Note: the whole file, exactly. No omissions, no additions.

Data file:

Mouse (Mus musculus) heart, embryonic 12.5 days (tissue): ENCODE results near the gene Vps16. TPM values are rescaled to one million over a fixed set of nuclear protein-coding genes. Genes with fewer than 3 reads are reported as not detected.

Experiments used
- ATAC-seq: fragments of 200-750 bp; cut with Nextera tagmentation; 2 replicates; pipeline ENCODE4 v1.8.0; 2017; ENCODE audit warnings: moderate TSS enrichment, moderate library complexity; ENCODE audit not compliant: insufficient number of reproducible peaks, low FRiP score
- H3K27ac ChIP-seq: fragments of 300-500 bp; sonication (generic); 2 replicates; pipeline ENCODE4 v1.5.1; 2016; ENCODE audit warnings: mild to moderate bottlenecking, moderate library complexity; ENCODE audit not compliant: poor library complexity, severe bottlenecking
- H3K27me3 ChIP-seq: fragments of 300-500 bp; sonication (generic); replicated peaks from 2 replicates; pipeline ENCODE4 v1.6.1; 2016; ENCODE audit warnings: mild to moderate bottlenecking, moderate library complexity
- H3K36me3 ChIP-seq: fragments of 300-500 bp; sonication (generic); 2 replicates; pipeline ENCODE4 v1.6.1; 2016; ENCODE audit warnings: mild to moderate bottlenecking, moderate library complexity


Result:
Mouse (Mus musculus) heart, embryonic 12.5 days (tissue): ENCODE results near the gene Vps16. TPM values are rescaled to one million over a fixed set of nuclear protein-coding genes. Genes with fewer than 3 reads are reported as not detected.

Experiments used
- ATAC-seq: fragments of 200-750 bp; cut with Nextera tagmentation; 2 replicates; pipeline ENCODE4 v1.8.0; 2017; ENCODE audit warnings: moderate TSS enrichment, moderate library complexity; ENCODE audit not compliant: insufficient number of reproducible peaks, low FRiP score
- H3K27ac ChIP-seq: fragments of 300-500 bp; sonication (generic); 2 replicates; pipeline ENCODE4 v1.5.1; 2016; ENCODE audit warnings: mild to moderate bottlenecking, moderate library complexity; ENCODE audit not compliant: poor library complexity, severe bottlenecking
- H3K27me3 ChIP-seq: fragments of 300-500 bp; sonication (generic); replicated peaks from 2 replicates; pipeline ENCODE4 v1.6.1; 2016; ENCODE audit warnings: mild to moderate bottlenecking, moderate library complexity
- H3K36me3 ChIP-seq: fragments of 300-500 bp; sonication (generic); 2 replicates; pipeline ENCODE4 v1.6.1; 2016; ENCODE audit warnings: mild to moderate bottlenecking, moderate library complexity